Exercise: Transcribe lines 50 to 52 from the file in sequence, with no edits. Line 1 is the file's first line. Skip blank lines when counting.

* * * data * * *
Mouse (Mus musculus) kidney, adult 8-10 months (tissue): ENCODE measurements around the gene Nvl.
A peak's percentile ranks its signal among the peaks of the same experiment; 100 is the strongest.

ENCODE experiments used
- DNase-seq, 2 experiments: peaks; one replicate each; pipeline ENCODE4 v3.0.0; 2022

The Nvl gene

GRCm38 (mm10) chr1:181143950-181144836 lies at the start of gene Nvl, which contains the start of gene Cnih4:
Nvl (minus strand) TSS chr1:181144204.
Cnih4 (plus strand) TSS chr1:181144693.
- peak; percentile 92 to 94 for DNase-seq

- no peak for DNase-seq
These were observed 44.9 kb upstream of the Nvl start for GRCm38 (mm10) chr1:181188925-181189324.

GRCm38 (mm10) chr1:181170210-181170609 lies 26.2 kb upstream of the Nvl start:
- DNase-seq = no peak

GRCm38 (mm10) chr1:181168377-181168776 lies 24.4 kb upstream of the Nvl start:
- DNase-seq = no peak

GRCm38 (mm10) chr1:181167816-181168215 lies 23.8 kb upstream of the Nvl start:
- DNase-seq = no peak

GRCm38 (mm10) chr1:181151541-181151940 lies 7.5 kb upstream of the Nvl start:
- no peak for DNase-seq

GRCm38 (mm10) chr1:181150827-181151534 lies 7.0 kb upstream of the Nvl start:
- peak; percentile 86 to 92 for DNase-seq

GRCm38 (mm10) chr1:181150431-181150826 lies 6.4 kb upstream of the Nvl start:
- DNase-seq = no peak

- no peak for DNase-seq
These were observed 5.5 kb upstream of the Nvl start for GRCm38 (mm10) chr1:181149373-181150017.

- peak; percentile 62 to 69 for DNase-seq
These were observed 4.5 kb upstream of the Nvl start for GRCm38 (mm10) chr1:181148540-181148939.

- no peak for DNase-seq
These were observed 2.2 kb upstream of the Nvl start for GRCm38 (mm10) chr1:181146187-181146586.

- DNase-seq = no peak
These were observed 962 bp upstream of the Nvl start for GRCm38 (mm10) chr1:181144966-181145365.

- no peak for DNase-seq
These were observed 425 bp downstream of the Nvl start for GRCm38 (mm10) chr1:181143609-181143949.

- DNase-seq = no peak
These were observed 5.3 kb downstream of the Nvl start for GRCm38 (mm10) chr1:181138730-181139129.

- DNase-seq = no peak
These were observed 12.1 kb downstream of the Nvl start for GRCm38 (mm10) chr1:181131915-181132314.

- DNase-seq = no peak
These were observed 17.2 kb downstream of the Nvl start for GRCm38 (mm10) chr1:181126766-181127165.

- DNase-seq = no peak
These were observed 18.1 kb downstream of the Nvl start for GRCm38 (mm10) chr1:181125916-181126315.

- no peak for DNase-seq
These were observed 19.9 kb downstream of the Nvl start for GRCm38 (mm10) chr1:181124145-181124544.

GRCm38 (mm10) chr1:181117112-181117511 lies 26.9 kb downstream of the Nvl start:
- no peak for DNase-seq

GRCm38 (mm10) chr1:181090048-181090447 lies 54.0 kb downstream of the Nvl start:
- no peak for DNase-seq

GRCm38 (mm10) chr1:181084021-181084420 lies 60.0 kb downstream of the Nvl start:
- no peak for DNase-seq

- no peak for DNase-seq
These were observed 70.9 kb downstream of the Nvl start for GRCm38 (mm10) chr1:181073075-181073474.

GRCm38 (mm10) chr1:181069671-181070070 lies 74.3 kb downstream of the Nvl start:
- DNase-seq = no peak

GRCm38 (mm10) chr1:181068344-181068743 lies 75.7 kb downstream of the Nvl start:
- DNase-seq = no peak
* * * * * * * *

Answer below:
- no peak for DNase-seq
These were observed 70.9 kb downstream of the Nvl start for GRCm38 (mm10) chr1:181073075-181073474.

GRCm38 (mm10) chr1:181069671-181070070 lies 74.3 kb downstream of the Nvl start: